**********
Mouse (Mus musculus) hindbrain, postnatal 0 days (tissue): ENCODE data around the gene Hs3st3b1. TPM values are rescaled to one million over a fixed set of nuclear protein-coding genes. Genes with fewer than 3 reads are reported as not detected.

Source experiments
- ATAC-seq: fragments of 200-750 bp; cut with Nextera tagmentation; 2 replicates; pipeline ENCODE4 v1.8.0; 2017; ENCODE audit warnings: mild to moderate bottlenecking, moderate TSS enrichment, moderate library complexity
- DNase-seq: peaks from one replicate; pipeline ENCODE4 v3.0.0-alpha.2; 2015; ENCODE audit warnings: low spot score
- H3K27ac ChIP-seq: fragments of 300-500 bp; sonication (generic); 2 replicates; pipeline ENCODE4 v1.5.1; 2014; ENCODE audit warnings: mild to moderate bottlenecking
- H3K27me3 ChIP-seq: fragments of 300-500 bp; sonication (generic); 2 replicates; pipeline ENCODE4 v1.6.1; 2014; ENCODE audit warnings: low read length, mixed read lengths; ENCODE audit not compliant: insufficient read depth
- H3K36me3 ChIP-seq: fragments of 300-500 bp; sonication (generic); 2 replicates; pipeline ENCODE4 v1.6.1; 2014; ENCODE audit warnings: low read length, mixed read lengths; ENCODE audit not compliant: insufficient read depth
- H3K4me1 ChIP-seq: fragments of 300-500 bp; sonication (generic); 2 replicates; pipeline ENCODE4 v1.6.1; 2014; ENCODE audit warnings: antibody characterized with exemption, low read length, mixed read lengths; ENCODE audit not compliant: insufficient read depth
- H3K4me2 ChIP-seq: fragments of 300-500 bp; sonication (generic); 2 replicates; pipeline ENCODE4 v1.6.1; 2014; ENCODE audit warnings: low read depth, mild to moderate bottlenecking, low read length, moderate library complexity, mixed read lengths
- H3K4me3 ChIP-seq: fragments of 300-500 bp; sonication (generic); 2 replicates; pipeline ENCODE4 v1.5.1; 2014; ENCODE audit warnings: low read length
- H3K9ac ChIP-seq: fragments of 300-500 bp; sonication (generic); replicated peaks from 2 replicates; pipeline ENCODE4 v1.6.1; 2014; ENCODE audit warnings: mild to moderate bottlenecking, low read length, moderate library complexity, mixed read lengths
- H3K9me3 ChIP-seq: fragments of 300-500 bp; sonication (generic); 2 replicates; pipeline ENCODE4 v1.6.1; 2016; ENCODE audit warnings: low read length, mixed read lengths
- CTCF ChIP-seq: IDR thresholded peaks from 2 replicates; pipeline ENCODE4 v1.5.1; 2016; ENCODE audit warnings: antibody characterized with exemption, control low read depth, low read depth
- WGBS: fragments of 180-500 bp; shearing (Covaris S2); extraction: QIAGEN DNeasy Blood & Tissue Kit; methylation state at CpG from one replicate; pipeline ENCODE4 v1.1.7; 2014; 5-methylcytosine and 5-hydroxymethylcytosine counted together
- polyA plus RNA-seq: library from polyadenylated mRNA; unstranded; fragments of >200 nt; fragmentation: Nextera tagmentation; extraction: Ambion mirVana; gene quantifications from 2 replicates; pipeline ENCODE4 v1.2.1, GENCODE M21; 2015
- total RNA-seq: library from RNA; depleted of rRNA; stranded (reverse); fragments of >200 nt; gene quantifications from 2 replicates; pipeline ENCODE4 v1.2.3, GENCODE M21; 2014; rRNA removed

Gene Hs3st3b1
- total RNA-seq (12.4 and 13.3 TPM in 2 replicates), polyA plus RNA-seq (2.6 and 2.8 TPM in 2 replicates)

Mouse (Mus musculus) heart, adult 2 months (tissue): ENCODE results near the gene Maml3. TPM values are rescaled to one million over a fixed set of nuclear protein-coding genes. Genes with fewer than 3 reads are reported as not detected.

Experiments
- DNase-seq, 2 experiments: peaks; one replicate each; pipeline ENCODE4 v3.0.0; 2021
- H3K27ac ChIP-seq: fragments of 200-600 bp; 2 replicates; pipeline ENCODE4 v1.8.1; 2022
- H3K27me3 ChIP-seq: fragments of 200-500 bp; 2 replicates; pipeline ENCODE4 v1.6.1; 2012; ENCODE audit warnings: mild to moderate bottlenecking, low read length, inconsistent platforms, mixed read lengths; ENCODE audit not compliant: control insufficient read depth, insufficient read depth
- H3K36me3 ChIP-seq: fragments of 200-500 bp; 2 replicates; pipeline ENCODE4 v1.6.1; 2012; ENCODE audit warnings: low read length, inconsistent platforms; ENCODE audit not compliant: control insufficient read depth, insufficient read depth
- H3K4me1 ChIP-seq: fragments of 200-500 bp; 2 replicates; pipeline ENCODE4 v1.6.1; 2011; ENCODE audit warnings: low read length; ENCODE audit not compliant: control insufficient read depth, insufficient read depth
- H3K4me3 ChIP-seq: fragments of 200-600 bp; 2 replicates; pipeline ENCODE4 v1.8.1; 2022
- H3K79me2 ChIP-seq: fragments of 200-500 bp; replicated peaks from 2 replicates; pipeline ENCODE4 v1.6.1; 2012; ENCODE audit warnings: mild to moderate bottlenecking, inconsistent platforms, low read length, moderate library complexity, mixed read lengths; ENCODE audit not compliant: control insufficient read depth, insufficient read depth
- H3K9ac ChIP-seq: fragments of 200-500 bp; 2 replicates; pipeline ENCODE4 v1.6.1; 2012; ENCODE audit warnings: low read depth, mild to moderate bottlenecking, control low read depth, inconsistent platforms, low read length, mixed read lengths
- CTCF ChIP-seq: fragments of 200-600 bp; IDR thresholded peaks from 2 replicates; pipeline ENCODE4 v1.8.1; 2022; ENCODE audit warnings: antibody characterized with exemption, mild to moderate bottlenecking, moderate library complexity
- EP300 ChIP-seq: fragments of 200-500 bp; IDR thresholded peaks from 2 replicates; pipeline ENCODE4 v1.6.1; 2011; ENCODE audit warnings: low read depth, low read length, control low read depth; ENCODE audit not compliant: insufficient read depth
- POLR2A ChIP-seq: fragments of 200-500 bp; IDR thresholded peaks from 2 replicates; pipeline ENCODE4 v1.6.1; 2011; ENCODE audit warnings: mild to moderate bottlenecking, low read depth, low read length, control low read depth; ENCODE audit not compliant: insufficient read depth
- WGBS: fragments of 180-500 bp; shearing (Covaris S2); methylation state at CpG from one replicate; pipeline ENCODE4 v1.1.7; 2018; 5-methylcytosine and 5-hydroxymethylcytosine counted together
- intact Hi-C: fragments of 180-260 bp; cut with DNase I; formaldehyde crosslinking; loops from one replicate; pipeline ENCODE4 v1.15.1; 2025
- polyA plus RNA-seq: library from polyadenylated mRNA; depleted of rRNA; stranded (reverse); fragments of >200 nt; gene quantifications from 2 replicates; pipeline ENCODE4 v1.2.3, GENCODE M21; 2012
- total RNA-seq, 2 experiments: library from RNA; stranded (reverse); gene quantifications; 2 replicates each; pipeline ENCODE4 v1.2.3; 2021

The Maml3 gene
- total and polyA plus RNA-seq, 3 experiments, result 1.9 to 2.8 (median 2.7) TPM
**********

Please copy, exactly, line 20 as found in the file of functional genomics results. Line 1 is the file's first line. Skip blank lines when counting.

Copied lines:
Experiments